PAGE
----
President, Amgen Foundation
My personal awakening to what a good science education could look like happened in Canada, in my 10th grade physics class with Mr. Burt at Westmount High School in Montreal in the early 90's. I started high school in Brazil and had already taken a year of physics, but frankly, had not learned much through the experience. After a brief lecture on basic properties of waves, Mr. Burt broke us into groups and asked that we explore the concepts he had just taught us using ripple tanks. While I regret to say that is probably as much physics I know to this day, I remember vividly changing the speed and strength of the waves and being fascinated to see, first-hand, that what sounded like complicated science was within my grasp.
Fast forward to today, I have the privilege of overseeing the global philanthropic activities of Amgen, a world leader in medical biotechnology with a simple mission: to serve patients suffering from serious illnesses. At the Amgen Foundation, we have two goals: inspiring the next generation of innovators and advancing scientific literacy. We pursue these goals with two complementary strategies: investing in science teachers and supporting compelling hands-on and virtual learning opportunities for students.
Last December I had the honor of being a panelist at the Canada 2067 national conference, an effort led by Let’s Talk Science, which sets the agenda for those advancing science, technology, engineering, and math (STEM) education to work together to prepare today’s youth for the challenges of tomorrow.
Canada 2067 leans heavily on business guru Peter Drucker’s statement that “the best way to predict the future is to create it.” While Canada is a top performer in many education ratings, (e.g. # 7 in science on 2015 PISA), they do not rest on their laurels. Canada 2067 is looking 50 years ahead with a commitment to continuous improvement, gathering education leaders across schools, government, industry, and nonprofits around a thoughtful, inclusive, and impactful dialogue.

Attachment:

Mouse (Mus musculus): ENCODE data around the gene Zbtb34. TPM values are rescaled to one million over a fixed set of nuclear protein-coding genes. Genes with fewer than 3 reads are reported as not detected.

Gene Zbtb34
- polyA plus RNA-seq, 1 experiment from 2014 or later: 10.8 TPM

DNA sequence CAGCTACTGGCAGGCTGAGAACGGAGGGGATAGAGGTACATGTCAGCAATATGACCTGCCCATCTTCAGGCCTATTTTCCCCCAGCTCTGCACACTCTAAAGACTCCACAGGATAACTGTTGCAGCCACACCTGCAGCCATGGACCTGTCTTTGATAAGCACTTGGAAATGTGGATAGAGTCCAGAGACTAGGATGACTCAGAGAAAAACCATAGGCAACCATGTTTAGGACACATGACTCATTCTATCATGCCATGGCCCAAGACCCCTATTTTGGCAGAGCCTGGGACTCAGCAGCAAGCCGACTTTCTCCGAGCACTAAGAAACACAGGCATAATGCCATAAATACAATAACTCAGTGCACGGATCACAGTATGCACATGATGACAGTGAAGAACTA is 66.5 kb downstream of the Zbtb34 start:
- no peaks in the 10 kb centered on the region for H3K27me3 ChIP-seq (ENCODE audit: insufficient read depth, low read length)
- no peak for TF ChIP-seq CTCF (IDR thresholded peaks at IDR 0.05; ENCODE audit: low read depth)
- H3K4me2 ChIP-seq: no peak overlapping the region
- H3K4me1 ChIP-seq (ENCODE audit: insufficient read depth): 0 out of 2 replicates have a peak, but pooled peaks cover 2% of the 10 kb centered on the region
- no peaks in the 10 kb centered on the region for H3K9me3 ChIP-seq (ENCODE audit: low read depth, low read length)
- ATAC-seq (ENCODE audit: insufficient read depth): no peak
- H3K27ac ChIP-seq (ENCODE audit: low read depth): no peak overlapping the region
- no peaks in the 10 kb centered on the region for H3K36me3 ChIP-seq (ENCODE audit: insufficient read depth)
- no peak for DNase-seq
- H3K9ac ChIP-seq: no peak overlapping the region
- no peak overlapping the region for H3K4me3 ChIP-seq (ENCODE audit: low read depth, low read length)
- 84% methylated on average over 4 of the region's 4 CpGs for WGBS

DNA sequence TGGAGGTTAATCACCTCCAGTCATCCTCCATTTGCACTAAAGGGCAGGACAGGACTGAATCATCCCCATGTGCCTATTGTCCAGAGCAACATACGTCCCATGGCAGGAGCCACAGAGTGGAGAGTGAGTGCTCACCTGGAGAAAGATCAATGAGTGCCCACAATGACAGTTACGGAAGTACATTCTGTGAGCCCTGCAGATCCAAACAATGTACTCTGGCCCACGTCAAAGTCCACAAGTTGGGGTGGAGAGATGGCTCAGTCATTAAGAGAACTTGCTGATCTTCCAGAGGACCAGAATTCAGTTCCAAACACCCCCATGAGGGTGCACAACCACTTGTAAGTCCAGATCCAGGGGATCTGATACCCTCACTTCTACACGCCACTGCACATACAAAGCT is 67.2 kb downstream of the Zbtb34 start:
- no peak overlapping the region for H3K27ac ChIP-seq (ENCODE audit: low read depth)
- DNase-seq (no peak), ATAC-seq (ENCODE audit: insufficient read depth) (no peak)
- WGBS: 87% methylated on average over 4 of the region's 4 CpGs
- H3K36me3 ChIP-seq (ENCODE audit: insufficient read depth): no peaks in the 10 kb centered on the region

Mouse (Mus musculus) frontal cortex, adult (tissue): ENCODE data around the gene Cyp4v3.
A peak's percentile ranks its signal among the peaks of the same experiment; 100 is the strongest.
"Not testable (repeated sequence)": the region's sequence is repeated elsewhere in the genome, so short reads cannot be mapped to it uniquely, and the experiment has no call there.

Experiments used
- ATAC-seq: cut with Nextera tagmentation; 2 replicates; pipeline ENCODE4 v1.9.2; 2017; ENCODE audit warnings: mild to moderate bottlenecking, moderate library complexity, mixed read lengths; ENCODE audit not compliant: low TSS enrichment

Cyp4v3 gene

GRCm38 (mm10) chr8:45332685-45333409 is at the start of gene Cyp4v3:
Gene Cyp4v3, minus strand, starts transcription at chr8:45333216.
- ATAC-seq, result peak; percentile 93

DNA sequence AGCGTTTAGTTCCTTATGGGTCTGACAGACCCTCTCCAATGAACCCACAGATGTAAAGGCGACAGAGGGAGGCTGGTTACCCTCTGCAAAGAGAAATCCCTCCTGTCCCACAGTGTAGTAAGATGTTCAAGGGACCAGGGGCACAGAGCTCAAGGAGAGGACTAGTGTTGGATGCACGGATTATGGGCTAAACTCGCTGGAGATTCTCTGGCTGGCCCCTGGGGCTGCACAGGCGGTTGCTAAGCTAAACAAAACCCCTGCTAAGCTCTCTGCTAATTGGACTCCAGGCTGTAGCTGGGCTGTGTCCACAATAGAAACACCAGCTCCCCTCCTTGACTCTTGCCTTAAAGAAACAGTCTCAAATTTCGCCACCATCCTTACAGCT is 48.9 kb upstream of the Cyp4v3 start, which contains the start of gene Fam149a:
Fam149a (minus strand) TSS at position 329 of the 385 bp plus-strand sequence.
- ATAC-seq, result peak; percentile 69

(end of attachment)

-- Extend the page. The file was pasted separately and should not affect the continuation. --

Here are a few of my takeaways from the impressive day and a half conference:
A day and a half of thoughtful dialogue around these formidable challenges would have been enough. But there was more: starting the conference with the Canadian national anthem sang in eleven different languages, starting every session with speakers paying their respects to indigenous people of the Ontario region, and the active representation from a broad cross-section of stakeholders brought it all together with a sincere acknowledgement that there’s more that binds us together than divides us. Or, as my scientist colleagues remind us, “we’re 99.5% similar [genetically].”
Science is a tool for progress, but it is not enough. As the Honorable Stephen Kakfwi, former Premier of the Northwest Territories and former President of the Dene Nation, kindly reminded us, “compassion is the beginning of wisdom.” While I have made the U.S. my beloved home for the last 17 years, Canada (and Mr. Burt) will always have a place in my heart.